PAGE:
Laura Turquet then draws on her experiences of lobbying DFID on its gender equality policy, and of her own marginalisation within Action Aid, to analyse the opportunities and challenges she encountered (using specific stories as illustration). One story regards the organisation of an Action Aid public event, in which Turquet shows how cooperation based on mutual benefits, sharing of skills and recognition of common goals led to successful outcomes. Another describes how, immediately following this high-profile event, gender was left out of Action Aids' list of priorities for lobbying at the G8 without her knowledge. This led to protests from groups such as GADN, which failed in turn to recognise the difficult positions in which gender advisors in large INGOs find themselves.

    The second account comes from Ines Smyth, who narrates and compares her time at Oxfam and the Asian Development Bank (ADB), exploring how the ethos and priorities of each organisation shape their respective approaches to promoting gender equality in their programmes. She examines and compares three elements that influence these approaches: openness to external influences, the fit between activity and mandate, and the presence and capacity of internal women's advocates. In contrasting the two organisations, Smyth notes the differences between the underlying philosophies of NGOs and IFIs (apparent in the more hierarchical nature of the ADB), concluding that robust systems, strong values, and open-channels of communication are all essential to effectively work on gender issues.

  • Bridging the gaps: citizens, organisations and dissociation. Civil Society Index summary report: 2008-2011

    CIVICUS - World Alliance for Citizen Participation, 2011

    This report, published by CIVICUS World Alliance for Citizen Participation, draws upon their Civil Society Index (CSI) 2008-2011 project to investigate, in a comprehensive but introspective manner, the changing landscape of civil society organisations (CSOs) around the world. It heavily quotes respondents in their own language, highlighting voices, concerns and hopes from numerous countries with a particular focus on CSOs relationship to the state, their financial and legal status, and the challenges they face. The authors also draw general conclusions that present a volatile and vulnerable sector that finds itself at a transitional moment, one that could signal either rejuvenation or stagnation, depending on how events unfold.

    The CSI is a participatory project, which aims to assess and improve the state of civil societies around the world. It includes thousands of people from the public and civil society stakeholders in a reflective analysis, creating a knowledge base and momentum for civil society strengthening. This report primarily uses the individual country reports (mostly qualitative) produced by the CSI; a more quantitative analysis can be found in the companion paper, Cutting the Diamonds.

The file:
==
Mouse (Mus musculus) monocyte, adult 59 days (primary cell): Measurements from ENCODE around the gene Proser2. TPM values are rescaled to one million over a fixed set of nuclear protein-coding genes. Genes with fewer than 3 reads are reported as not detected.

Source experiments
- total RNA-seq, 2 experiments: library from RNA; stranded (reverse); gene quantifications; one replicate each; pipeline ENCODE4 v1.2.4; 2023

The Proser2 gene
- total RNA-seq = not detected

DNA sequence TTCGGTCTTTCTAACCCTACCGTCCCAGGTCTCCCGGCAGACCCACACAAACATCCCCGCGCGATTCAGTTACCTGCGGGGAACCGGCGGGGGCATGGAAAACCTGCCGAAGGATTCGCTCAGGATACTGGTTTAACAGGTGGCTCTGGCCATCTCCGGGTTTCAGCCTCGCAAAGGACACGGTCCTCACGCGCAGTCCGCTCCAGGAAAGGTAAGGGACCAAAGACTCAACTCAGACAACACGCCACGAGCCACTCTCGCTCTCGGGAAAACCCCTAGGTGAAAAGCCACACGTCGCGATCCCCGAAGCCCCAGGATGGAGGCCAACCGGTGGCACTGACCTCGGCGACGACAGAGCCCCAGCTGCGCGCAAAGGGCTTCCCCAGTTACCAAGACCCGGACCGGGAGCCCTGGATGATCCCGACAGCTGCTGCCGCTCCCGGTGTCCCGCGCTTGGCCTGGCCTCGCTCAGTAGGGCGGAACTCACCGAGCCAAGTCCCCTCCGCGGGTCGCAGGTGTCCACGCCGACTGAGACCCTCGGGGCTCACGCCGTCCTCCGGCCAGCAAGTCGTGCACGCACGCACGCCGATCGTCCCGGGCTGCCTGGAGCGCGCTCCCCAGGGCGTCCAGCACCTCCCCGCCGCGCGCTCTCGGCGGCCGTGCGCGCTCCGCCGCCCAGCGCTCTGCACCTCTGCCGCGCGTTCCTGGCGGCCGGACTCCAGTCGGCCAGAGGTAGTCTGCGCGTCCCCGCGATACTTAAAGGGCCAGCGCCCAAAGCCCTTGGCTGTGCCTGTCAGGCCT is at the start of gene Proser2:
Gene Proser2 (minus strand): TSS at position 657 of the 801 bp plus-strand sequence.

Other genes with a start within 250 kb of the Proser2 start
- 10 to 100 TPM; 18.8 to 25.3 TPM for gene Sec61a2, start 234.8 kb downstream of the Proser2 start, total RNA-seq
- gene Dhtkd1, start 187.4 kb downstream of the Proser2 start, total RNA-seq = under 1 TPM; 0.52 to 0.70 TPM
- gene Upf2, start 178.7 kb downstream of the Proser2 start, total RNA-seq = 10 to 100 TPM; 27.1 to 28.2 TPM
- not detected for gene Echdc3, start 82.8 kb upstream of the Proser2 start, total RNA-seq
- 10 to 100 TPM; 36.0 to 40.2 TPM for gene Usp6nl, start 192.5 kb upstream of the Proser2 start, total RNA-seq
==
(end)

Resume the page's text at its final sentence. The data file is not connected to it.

The report summarises each section with a series of conclusions:

    - Volatile civil space and relations with the state – The environment for CSOs is volatile, often limited, and presents challenges for managing civil societies role, status and integrity. Attacks on civil society are highlighted; one in three CSOs surveyed in Nicaragua reported being victims of some form of abuse by local or national governments. In many countries, legal requirements are restrictive or cumbersome, with perceived favouritism in civil society-state relationships and limits on what is permissible to challenge.

    - Resource challenges for CSOs – There is a sense amongst CSOs that they are particularly vulnerable to the financial shifts of the global economic crisis, and that they severely lack adequate human resources leading to a reliance on volunteerism.

    - Do CSOs model the values they espouse? - CSOs often fail to apply key labour rights, including recognition of gender equality, implementation of internal democracy and concern for the environment. In doing so, CSOs risk appearing inconsistent and losing credibility. A tendency to centralise power, particularly towards long-serving leaders, is still prevalent.
    - How important are networks? - Whilst important, networks are recognised by CSOs as hard to maintain, particularly internationally where connections are weaker. This suggests there is still much work to be done to reduce isolationism and increase sharing of practice. The Liberia CSI highlighted the lack of funding opportunities for international travel to meetings, leaving only a few donor-supported groups able to travel. Such issues mean CSOs are at risk of appearing to be urban, elitist institutions, out-of-ouch with their constituencies.